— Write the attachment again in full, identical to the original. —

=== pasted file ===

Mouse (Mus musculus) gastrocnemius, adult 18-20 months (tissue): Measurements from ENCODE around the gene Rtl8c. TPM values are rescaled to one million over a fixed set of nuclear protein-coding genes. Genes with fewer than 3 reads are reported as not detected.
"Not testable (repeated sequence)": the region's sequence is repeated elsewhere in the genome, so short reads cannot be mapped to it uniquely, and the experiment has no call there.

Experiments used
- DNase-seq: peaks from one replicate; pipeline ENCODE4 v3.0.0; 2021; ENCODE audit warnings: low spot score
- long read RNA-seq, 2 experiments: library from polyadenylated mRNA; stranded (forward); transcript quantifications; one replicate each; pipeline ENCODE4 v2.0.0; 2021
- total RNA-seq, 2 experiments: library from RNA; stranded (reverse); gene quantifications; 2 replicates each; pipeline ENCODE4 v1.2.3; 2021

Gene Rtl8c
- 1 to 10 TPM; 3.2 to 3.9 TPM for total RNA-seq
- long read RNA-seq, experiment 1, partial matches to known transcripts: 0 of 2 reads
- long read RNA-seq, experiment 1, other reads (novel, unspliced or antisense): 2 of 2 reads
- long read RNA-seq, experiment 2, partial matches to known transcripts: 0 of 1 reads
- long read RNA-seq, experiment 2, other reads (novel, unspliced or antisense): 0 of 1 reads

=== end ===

Mouse (Mus musculus) gastrocnemius, adult 18-20 months (tissue): Measurements from ENCODE around the gene Rtl8c. TPM values are rescaled to one million over a fixed set of nuclear protein-coding genes. Genes with fewer than 3 reads are reported as not detected.
"Not testable (repeated sequence)": the region's sequence is repeated elsewhere in the genome, so short reads cannot be mapped to it uniquely, and the experiment has no call there.

Experiments used
- DNase-seq: peaks from one replicate; pipeline ENCODE4 v3.0.0; 2021; ENCODE audit warnings: low spot score
- long read RNA-seq, 2 experiments: library from polyadenylated mRNA; stranded (forward); transcript quantifications; one replicate each; pipeline ENCODE4 v2.0.0; 2021
- total RNA-seq, 2 experiments: library from RNA; stranded (reverse); gene quantifications; 2 replicates each; pipeline ENCODE4 v1.2.3; 2021

Gene Rtl8c
- 1 to 10 TPM; 3.2 to 3.9 TPM for total RNA-seq
- long read RNA-seq, experiment 1, partial matches to known transcripts: 0 of 2 reads
- long read RNA-seq, experiment 1, other reads (novel, unspliced or antisense): 2 of 2 reads
- long read RNA-seq, experiment 2, partial matches to known transcripts: 0 of 1 reads
- long read RNA-seq, experiment 2, other reads (novel, unspliced or antisense): 0 of 1 reads